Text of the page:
Fetterman blames depression on brutal Dr. Oz campaign

U.S. Sen. John Fetterman has blamed his recent bout of depression partly on the alleged “brutality” he’d faced from running against Pennsylvania Senate candidate Dr. Mehmet Oz during the 2022 general election.

“Fetterman attributes the depression in January not only to his stroke last May but also to what he calls a brutal campaign last fall,” Pittsburgh station KDKA reported Tuesday following an interview with him.

“It was after the brutality of the campaign, the other side. Some people believe it was one of the most vicious political campaigns,” he said in his own words.

However, he stressed that he doesn’t explicitly blame Dr. Oz for his condition.

“I wasn’t being the kind of senator Pennsylvania deserved, I wasn’t being the kind of husband Gisele deserved, I wasn’t being the kind of father my children deserved,” he added.

It was this — not being at his best — that’d inspired him to seek help in January. Months later, he now claims he’s in tip-top shape mentally.

“I feel fantastic, honestly. A lot of people have been asking, ‘Hey, how are you feeling, how’s your depression?’ It’s in remission, and I am just so grateful to be feeling great,” he told KDKA.

Not everybody was pleased by his attempt to indirectly pin his depression on Oz’s campaign.


Fetterman seems to have a history of blaming anyone and anything but himself.

After he debated Oz back in October, he blamed closed captioning technology for his poor performance — never mind that his side had requested the tech.

“We are thrilled with John’s performance. He did remarkably well tonight – especially when you consider that he’s still recovering from a stroke and was working off of delayed captions filled with errors,” his communications director, Joe Calvello, told reporters at the time.

“John won countless exchanges, counter-punched aggressively, and pushed back on Oz’s cruelty and attacks,” Calvello added.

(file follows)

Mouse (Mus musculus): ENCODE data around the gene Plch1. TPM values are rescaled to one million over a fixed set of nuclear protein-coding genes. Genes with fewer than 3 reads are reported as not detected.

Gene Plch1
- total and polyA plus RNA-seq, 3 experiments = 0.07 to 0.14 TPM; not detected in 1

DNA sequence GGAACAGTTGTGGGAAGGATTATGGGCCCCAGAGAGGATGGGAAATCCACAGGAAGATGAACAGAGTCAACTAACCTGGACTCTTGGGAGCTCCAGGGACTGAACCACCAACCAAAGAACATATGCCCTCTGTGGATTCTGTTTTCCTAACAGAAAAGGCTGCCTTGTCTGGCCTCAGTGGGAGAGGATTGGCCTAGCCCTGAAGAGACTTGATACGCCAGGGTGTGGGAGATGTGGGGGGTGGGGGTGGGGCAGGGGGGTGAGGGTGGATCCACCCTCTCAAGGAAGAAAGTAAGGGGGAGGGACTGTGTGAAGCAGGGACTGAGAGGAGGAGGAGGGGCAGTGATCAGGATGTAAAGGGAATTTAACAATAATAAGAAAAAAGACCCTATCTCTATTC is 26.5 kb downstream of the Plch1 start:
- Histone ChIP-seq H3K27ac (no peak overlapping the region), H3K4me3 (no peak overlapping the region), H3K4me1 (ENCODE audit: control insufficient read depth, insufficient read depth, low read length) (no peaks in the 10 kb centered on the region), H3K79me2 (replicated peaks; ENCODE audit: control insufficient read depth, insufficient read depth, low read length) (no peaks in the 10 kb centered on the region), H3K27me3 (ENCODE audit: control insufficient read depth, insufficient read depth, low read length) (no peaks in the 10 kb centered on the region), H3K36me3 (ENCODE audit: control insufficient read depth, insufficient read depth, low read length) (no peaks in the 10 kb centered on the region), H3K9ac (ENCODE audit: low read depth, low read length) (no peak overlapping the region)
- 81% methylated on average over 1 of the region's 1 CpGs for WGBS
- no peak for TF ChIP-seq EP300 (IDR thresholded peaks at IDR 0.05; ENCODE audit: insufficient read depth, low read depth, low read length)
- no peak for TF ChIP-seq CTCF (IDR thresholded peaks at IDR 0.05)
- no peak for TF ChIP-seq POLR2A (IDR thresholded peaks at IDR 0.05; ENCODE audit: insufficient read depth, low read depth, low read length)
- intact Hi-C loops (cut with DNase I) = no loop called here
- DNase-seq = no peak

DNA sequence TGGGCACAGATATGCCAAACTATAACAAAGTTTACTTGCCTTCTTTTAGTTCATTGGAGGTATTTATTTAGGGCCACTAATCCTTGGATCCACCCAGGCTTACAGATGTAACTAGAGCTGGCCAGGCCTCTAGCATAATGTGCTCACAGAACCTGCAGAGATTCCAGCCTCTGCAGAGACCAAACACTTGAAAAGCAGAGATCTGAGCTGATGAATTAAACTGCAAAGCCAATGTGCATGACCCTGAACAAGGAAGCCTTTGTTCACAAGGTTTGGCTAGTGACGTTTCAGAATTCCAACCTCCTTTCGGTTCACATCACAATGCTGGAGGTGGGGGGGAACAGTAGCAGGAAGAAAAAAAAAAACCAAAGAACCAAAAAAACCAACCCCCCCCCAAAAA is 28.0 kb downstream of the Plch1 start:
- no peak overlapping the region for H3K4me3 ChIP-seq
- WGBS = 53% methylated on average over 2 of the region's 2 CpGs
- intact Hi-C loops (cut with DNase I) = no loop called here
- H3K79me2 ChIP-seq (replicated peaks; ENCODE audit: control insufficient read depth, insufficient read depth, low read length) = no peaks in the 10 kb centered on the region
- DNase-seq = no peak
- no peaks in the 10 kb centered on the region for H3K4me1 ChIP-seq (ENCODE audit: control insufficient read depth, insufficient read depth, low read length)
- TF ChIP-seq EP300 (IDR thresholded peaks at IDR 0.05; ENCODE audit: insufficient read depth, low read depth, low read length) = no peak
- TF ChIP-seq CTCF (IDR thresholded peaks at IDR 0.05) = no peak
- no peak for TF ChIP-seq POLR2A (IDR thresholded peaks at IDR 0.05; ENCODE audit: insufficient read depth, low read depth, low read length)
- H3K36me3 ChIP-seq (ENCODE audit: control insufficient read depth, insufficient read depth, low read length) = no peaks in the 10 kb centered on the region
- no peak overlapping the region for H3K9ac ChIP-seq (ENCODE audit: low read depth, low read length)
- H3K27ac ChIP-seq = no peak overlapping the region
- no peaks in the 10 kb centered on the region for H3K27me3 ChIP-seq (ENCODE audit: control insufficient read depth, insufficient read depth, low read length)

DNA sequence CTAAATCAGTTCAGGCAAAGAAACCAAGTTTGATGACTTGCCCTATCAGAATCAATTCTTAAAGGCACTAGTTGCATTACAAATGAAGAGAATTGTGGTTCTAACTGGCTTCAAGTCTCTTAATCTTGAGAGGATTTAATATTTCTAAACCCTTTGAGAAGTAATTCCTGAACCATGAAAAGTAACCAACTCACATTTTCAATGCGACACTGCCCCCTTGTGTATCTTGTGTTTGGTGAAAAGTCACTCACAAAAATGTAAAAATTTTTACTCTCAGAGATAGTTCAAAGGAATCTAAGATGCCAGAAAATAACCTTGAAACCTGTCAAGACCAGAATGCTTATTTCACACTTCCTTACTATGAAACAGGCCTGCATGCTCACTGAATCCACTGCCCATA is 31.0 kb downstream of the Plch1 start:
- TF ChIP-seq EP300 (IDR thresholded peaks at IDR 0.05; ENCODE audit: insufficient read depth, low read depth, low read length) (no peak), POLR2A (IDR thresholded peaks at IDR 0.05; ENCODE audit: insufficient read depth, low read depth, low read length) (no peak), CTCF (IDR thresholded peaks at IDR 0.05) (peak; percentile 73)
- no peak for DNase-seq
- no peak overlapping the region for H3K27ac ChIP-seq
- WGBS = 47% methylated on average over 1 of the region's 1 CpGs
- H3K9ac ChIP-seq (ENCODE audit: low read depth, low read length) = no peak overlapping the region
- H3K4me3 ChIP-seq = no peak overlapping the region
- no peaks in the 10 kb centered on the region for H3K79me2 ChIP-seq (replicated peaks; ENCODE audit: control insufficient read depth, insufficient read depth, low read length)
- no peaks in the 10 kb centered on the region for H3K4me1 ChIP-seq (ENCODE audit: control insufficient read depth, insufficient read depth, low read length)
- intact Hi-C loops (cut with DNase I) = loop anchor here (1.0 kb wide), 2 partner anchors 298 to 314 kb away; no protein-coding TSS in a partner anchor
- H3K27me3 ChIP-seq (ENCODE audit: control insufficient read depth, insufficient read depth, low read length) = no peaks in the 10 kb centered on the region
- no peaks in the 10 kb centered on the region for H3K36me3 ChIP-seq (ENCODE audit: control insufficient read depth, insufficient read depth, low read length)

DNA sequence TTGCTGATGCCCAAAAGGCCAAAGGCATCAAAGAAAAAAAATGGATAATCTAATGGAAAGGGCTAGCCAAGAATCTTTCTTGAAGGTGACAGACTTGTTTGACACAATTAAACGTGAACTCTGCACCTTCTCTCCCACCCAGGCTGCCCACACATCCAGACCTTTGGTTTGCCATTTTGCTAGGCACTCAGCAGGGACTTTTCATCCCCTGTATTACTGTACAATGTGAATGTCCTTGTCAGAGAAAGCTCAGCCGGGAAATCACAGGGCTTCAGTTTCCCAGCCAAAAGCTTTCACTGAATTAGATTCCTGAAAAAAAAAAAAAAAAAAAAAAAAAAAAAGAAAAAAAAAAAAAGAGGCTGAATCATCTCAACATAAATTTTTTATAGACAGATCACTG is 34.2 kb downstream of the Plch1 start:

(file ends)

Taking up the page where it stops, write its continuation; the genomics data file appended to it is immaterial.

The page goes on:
Nexstar Media Group, the company that hosted the debate, staunchly disagreed.

“It is unfortunate that Mr. Fetterman is now criticizing the closed captioning process employed by Nexstar during tonight’s debate. Both candidates agreed to the technical set-up for the closed captioning process weeks ago, which was implemented at the request of the Fetterman campaign,” Nexstar’s chief communications officer, Gary Weitman, said in a statement, as reported by NewsNation.

“Both candidates were offered the opportunity for two full rehearsals with the same equipment used in tonight’s debate; Mr. Fetterman chose to do only one. In fact, Nexstar’s production team went to extraordinary lengths to ensure the effectiveness of the closed captioning process, and to accommodate several last-minute requests of the Fetterman campaign. The closed captioning process functioned as expected during rehearsal and again during tonight’s debate. We regret that Mr. Fetterman and his campaign feel otherwise.”

Dovetailing back to his interview with KDKA, at one point the interviewer bluntly asked him, “Is John Fetterman really fit, mentally and physically, to be a United States senator?”

“That certainly is very blunt, but my answer will be blunt, too. Hell, yes, and that’s why I’m doing it. Just the way any Pennsylvanians are working, you take it a day and a day and work hard, and that’s exactly what I am doing here,” the senator replied.

If he is indeed finally ready, it’ll have come months into his tenure as a senator.

As previously reportedly, Fetterman voluntarily checked himself into Walter Reed Medical Center for depression just a month after assuming office.

Fetterman’s chief of staff, Adam Jentleson, sent out a statement at the time announcing the development: “Last night, Senator John Fetterman checked himself into Walter Reed National Military Medical Center to receive treatment for clinical depression. While John has experienced depression on and off throughout his life, it only became severe in recent weeks.”

The statement went on to add that the senator was evaluated by the Attending Physician of the Congress, Dr. Brian P. Monahan and that the doctor had “recommended inpatient care at Walter Reed.” Fetterman complied with the recommendation and is now “receiving treatment on a voluntary basis.”

“After examining John, the doctors at Walter Reed told us that John is getting the care he needs, and will soon be back to himself,” the statement asserted.


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Vivek Saxena


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